Boston, Somerville, Cambridge, MA: Three of the Best Traditional Irish Pubs to Spend Your St. Paddy’s Day, 2012

“St. Paddy’s,” as most Bostonians refer to Saint Patrick’s Day, is a pretty big deal in this city. When one thinks of Boston’s Irish-American residents, one often thinks of historically Irish sections such as South Boston, “Southie,” and Dorchester, “Dot.” However, Boston’s Irish roots extend all throughout the city. In Somerville, as well as nearby Cambridge, there is no shortage of Irish-style pubs. Here are three that top this author’s personal list for March 17th party considerations, along with some honorable mentions:

The Burren – 247 Elm St., (Davis Sq.), Somerville, MA, The largest of the three venues to be featured in this article, named after a rocky alvar in Northwest County Clare, the Burren possesses all the necessary charms of an old-world Irish pub and offers perhaps the most festive atmosphere of all. The pub consists of two separate rooms, front and back, each with its own bar and space for live music. The back room is spacious, ample tables surrounding a raised stage. This is the spot to frequent for traditional Irish music when you’re in Davis Square, an exciting neighborhood with a steady sea of young faces that makes it one of the most vibrant sections of Somerville. St. Paddy’s here will feature a limited menu, but a staggering supply of Guinness, Smithwick’s, Jameson’s, lots of live music at both bars, and likely even a live radio broadcast or two, all beginning around noon and surely carrying on until late into the evening.

Bull McCabe’s – 366 A Somerville Ave, (Union Sq.), Somerville, MA, As far as Boston’s pubs (and pub owners) are concerned, the proprietors of Bull McCabe’s, in Somerville’s Union Square neighborhood, have nothing to be ashamed of. Their modest-sized public house has become a local mainstay, for its live music and friendly bar atmosphere, since opening its doors just over three years ago. Like The Burren, McCabe’s distinguishes itself as one of the area’s best music venues, but, unlike the aforementioned pub, Bull’s is smaller and cozier, with just one bar and one small “stage” on the floor. On any given night, many different musical styles may be heard here, from Irish, to Funk, Reggae and Jazz; however, St. Paddy’s here will be all about the Celtic traditionals, with local singer / songwriter Ronan Quinn scheduled to perform at 10pm. It promises to be a good night at McCabe’s — the beer list is formidable and ever-expanding, and the food is quite memorable here as well — just try to arrive early, if you want a table or even a place to stand! (Honorable Mention in Union Sq.: Sally O’Brien’s, 335 Somerville Ave, Somerville, MA,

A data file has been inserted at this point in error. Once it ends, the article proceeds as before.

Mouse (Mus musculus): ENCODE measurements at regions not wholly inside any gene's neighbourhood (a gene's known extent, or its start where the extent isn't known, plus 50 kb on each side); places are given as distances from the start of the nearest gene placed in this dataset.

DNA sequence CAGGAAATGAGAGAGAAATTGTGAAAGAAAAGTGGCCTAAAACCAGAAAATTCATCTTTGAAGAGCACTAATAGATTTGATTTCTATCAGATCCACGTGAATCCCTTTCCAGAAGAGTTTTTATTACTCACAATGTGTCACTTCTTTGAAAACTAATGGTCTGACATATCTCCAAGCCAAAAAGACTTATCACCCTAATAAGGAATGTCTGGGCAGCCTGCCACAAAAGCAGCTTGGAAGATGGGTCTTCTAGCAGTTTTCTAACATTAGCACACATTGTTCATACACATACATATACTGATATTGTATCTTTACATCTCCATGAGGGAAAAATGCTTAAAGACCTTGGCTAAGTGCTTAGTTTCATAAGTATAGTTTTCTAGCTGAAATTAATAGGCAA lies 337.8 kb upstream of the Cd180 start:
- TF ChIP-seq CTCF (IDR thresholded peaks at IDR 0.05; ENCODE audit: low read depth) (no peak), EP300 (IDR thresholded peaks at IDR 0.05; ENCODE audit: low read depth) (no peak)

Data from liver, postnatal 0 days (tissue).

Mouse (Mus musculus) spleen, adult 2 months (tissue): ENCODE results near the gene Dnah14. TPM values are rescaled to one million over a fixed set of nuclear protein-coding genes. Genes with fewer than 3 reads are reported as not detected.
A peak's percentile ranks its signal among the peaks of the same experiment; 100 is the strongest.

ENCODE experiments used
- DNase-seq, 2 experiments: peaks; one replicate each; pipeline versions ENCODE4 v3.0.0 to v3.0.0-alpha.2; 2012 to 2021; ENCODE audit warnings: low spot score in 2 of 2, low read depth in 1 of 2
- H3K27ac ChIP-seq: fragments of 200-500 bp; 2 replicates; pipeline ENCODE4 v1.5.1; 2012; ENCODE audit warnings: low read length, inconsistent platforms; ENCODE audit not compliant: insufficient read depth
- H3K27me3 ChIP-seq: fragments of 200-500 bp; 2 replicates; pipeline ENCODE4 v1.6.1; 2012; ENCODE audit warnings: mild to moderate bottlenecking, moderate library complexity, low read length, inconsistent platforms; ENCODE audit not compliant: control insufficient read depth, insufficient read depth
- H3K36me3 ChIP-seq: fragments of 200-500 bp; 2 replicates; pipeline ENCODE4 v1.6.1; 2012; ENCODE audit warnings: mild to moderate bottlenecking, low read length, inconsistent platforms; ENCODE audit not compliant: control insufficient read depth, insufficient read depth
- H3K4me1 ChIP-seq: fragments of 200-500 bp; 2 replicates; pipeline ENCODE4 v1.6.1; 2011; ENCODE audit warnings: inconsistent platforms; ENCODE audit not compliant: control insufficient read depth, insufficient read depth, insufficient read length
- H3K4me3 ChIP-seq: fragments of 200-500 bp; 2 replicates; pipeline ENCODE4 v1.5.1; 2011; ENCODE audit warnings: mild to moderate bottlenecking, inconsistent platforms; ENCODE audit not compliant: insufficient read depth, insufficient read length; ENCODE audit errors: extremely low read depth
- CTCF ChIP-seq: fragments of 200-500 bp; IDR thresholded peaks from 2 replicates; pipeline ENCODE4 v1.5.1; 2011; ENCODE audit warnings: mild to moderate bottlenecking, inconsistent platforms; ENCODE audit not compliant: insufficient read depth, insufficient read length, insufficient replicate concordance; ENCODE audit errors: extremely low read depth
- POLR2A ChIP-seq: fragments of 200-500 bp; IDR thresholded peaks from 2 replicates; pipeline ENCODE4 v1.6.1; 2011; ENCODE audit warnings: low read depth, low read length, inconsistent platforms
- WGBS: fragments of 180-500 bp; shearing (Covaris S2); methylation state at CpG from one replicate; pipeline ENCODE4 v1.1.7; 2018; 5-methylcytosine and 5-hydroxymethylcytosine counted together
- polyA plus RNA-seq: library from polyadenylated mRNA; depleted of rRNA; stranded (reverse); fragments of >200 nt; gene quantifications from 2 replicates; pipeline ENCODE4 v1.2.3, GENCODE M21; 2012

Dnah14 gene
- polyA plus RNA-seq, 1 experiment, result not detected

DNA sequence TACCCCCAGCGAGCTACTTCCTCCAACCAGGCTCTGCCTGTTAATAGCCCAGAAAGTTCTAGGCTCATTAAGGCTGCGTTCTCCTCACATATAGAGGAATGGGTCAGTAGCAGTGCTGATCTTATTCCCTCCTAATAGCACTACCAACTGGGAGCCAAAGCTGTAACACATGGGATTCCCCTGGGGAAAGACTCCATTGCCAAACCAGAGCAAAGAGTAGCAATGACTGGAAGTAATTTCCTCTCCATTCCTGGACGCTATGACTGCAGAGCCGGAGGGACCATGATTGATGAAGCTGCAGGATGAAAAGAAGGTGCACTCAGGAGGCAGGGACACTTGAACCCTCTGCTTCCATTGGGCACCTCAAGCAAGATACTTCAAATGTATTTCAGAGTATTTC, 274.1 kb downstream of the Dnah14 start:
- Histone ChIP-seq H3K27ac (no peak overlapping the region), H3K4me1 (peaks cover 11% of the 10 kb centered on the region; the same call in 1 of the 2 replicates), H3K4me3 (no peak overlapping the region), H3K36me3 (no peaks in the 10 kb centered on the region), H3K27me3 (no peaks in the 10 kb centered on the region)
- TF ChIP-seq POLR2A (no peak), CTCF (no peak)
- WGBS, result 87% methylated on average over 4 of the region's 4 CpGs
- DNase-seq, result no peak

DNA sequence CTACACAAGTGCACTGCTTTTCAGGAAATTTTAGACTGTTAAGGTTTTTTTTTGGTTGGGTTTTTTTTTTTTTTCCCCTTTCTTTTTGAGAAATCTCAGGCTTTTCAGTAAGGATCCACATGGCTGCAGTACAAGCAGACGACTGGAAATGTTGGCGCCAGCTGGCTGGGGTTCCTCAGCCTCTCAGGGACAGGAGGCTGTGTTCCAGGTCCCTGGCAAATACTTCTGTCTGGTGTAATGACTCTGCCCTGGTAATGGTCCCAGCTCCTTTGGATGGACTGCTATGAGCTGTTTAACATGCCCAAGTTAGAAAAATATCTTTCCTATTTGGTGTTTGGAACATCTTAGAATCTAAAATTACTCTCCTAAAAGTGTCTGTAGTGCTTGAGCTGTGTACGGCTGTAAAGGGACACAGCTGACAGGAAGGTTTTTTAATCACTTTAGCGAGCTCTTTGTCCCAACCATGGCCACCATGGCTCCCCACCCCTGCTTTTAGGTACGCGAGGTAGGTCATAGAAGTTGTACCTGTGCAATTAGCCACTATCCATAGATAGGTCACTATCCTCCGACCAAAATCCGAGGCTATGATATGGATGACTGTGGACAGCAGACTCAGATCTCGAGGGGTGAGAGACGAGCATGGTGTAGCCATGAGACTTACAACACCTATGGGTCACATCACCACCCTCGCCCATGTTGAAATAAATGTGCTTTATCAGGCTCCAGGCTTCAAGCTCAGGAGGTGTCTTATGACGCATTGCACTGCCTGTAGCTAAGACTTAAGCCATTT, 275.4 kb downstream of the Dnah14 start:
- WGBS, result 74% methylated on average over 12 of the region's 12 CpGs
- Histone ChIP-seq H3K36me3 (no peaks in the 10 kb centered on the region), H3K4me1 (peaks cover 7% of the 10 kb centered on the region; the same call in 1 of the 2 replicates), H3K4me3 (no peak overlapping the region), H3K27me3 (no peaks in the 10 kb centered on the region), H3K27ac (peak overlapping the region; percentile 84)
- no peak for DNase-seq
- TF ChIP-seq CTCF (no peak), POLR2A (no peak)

The Druid – 1357 Cambridge St., (Inman Sq.), Cambridge, MA, Plain and simple, the reason to come to The Druid, in Cambridge’s Inman Square, is for its magical combination of an inviting, intimate ambience and excellent food. A quick perusal of this pub’s website allows one to view photos and customer testimonials, as well as to learn of the fact that this lovely spot is, “housed in the oldest wooden mercantile building in the city of Cambridge,” thus lending it its “timeless” feel. However, you may decide to skip the website and simply take this author’s word for it, that The Druid is, hands down, one of the best pubs in the area, with really, really good food, and its crowd of loyal followers promises to be bursting out of the door on St. Paddy’s. There will of course be great traditional Irish music here, all special day and night, as well. A note for “Green” vegetarians: the Druid’s veggie burger is widely heralded as one of the best in town. (Honorable mentions: The Plough and Stars, 912 Massachusetts Ave, Cambridge, MA,; Tavern at the End of the World, 108 Cambridge St., Charlestown, MA,

Sources: restaurant websites listed above. Phone spokesperson at The Burren.

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